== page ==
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The Humanities Conference 2003

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Presentation Details

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Dynamics of Land and Identity in Pacific Asia: Reflections on Indigenous Identity

Dr Robert Cribb.

During the twentieth century, being indigenous came to have a political value which it had not previously enjoyed. Whereas indigenous peoples were once widely seen as only loosely attached to land and as lacking the ability or knowledge to use land effectively, after about 1950 it became increasingly accepted that indigenes were more attached to the land and that they knew the land better than more recent arrivals. This change of attitude has not invariably delivered rights to indigenous peoples, but it has given them a standing in the debate which they previously lacked. This paper examines the changing political meaning of indigenousness, arguing that the arguments for indigenous rights draw both on profoundly modern ideas of the value of prior discovery and profoundly post-modern scepticism about the capacity of modern technology to manage the environment adequately.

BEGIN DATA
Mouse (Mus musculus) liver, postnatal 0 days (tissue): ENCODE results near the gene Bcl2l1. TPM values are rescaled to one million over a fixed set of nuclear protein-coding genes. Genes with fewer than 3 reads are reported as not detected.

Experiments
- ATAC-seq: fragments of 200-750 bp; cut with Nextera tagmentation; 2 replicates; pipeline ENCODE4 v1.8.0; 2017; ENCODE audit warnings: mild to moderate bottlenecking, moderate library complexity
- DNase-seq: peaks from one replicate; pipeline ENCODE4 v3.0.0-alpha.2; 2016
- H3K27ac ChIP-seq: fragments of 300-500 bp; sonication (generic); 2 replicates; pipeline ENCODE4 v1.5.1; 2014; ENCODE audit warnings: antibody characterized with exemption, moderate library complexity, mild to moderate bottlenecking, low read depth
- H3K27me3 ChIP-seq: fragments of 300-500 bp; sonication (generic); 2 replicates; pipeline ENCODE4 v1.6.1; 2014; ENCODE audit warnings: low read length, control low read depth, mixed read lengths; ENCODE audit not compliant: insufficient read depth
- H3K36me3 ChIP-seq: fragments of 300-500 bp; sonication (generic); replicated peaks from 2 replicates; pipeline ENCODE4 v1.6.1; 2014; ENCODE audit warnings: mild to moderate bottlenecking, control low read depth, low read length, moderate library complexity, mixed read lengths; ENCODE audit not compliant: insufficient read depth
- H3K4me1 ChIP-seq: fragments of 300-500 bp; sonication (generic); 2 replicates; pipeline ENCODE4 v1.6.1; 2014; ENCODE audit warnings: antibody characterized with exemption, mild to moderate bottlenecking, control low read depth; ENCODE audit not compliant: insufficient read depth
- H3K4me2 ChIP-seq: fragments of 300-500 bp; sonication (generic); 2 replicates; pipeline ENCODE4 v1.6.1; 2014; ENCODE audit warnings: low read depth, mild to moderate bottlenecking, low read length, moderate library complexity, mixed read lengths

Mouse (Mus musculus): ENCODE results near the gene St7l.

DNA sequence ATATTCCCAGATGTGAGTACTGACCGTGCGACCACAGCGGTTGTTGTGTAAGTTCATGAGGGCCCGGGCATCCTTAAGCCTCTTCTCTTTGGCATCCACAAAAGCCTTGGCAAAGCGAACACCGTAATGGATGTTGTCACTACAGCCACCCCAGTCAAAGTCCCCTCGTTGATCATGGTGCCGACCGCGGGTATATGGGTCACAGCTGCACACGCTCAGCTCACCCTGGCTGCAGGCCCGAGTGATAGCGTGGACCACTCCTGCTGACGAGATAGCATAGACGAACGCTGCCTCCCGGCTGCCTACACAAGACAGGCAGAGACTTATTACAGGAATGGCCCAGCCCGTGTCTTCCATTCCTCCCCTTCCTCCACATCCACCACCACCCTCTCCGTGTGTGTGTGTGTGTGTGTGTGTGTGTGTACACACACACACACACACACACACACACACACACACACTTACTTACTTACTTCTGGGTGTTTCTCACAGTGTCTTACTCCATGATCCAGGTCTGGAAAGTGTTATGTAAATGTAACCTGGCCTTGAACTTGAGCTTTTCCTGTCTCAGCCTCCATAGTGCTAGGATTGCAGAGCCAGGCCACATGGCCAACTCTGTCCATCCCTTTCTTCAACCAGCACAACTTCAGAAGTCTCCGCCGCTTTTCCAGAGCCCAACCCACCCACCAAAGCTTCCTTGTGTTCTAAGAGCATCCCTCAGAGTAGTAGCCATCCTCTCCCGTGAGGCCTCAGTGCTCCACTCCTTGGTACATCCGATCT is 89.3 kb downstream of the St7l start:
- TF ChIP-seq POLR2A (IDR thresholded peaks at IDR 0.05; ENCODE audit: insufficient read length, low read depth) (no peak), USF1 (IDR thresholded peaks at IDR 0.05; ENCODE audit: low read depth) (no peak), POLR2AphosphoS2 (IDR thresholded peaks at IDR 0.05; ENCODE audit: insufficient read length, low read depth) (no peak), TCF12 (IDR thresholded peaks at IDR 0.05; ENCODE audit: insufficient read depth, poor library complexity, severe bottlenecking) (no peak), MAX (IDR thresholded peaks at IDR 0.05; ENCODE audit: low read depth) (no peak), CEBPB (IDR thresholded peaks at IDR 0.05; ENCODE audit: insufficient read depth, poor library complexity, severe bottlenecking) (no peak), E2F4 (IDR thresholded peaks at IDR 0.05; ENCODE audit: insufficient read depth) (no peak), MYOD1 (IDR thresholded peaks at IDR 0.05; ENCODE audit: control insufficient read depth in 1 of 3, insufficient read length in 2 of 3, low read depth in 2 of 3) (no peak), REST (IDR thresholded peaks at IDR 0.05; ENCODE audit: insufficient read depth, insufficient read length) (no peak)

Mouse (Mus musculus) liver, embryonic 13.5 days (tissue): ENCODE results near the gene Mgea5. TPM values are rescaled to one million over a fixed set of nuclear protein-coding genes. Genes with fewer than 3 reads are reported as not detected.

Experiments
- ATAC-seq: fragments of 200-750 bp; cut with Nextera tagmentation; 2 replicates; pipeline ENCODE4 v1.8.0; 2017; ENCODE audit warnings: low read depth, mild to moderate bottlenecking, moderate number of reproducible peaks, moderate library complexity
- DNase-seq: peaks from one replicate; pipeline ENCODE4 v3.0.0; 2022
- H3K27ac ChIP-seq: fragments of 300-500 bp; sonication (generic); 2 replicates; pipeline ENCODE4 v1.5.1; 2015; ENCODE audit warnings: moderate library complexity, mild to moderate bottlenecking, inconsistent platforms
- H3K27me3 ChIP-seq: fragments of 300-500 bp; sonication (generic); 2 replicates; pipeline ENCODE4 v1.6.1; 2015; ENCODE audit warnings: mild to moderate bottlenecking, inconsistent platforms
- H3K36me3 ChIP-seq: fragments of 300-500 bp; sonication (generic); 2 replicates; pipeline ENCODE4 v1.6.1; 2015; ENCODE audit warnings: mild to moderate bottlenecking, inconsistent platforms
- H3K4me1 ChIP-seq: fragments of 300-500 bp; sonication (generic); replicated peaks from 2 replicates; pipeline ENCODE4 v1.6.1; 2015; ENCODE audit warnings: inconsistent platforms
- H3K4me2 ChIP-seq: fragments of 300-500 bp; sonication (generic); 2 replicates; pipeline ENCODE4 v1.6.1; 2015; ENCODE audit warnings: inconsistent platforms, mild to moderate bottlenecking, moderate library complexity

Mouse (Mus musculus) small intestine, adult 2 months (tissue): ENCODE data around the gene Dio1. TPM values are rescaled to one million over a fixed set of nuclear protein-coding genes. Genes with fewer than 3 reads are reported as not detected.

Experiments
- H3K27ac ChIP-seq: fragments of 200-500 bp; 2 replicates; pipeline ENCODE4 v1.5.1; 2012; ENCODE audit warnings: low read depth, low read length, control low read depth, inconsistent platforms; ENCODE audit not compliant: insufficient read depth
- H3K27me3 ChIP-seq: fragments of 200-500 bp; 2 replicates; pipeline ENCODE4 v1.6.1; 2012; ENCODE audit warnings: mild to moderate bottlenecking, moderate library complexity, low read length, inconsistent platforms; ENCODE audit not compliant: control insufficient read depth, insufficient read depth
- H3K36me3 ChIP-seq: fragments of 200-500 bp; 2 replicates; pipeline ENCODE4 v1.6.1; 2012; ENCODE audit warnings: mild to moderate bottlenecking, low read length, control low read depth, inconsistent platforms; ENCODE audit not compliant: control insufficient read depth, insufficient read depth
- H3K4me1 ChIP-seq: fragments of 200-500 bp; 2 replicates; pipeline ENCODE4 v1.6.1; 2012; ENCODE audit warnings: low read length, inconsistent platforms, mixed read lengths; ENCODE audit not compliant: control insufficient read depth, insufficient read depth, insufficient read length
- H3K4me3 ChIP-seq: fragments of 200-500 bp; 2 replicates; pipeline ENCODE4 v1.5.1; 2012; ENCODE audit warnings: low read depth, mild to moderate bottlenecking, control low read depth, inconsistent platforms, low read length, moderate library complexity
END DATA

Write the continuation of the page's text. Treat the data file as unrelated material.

Dr Robert Cribb  (Australia)
Senior Fellow
Pacific and Asian History, RSPAS
Australian National University

  • Land
  • Landscape
  • Indigenous identity
  • Priority

(30 min Conference Paper, English)